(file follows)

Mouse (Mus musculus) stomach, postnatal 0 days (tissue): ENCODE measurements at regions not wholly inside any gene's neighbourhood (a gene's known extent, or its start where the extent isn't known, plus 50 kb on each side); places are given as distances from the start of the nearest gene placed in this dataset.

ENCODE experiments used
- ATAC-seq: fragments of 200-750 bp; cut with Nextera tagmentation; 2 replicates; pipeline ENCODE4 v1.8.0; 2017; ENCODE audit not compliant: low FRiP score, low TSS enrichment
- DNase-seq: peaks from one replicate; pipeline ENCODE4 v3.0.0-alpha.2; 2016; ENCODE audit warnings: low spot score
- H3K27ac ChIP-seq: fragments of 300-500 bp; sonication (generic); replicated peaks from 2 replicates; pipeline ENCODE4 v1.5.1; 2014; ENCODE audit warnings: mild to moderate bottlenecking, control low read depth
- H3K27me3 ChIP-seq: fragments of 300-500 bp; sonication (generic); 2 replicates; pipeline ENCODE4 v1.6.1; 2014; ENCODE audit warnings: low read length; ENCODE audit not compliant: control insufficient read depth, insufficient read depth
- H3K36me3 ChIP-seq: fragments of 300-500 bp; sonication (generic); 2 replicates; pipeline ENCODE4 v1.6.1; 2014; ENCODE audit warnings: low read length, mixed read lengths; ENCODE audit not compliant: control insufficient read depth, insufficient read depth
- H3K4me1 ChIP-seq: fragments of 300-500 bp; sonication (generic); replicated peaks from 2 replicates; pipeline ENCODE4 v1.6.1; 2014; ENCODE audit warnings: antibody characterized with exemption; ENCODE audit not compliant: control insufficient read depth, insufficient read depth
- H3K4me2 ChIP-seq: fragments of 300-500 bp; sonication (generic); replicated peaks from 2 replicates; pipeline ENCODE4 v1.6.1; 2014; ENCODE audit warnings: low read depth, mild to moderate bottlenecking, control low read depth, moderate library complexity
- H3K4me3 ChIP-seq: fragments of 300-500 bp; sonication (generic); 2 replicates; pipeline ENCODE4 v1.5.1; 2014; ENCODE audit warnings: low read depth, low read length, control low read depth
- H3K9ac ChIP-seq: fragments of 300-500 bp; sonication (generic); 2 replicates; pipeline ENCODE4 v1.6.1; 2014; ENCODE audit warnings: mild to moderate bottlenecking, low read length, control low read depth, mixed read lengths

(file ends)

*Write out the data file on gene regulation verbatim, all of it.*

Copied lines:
Mouse (Mus musculus) stomach, postnatal 0 days (tissue): ENCODE measurements at regions not wholly inside any gene's neighbourhood (a gene's known extent, or its start where the extent isn't known, plus 50 kb on each side); places are given as distances from the start of the nearest gene placed in this dataset.

ENCODE experiments used
- ATAC-seq: fragments of 200-750 bp; cut with Nextera tagmentation; 2 replicates; pipeline ENCODE4 v1.8.0; 2017; ENCODE audit not compliant: low FRiP score, low TSS enrichment
- DNase-seq: peaks from one replicate; pipeline ENCODE4 v3.0.0-alpha.2; 2016; ENCODE audit warnings: low spot score
- H3K27ac ChIP-seq: fragments of 300-500 bp; sonication (generic); replicated peaks from 2 replicates; pipeline ENCODE4 v1.5.1; 2014; ENCODE audit warnings: mild to moderate bottlenecking, control low read depth
- H3K27me3 ChIP-seq: fragments of 300-500 bp; sonication (generic); 2 replicates; pipeline ENCODE4 v1.6.1; 2014; ENCODE audit warnings: low read length; ENCODE audit not compliant: control insufficient read depth, insufficient read depth
- H3K36me3 ChIP-seq: fragments of 300-500 bp; sonication (generic); 2 replicates; pipeline ENCODE4 v1.6.1; 2014; ENCODE audit warnings: low read length, mixed read lengths; ENCODE audit not compliant: control insufficient read depth, insufficient read depth
- H3K4me1 ChIP-seq: fragments of 300-500 bp; sonication (generic); replicated peaks from 2 replicates; pipeline ENCODE4 v1.6.1; 2014; ENCODE audit warnings: antibody characterized with exemption; ENCODE audit not compliant: control insufficient read depth, insufficient read depth
- H3K4me2 ChIP-seq: fragments of 300-500 bp; sonication (generic); replicated peaks from 2 replicates; pipeline ENCODE4 v1.6.1; 2014; ENCODE audit warnings: low read depth, mild to moderate bottlenecking, control low read depth, moderate library complexity
- H3K4me3 ChIP-seq: fragments of 300-500 bp; sonication (generic); 2 replicates; pipeline ENCODE4 v1.5.1; 2014; ENCODE audit warnings: low read depth, low read length, control low read depth
- H3K9ac ChIP-seq: fragments of 300-500 bp; sonication (generic); 2 replicates; pipeline ENCODE4 v1.6.1; 2014; ENCODE audit warnings: mild to moderate bottlenecking, low read length, control low read depth, mixed read lengths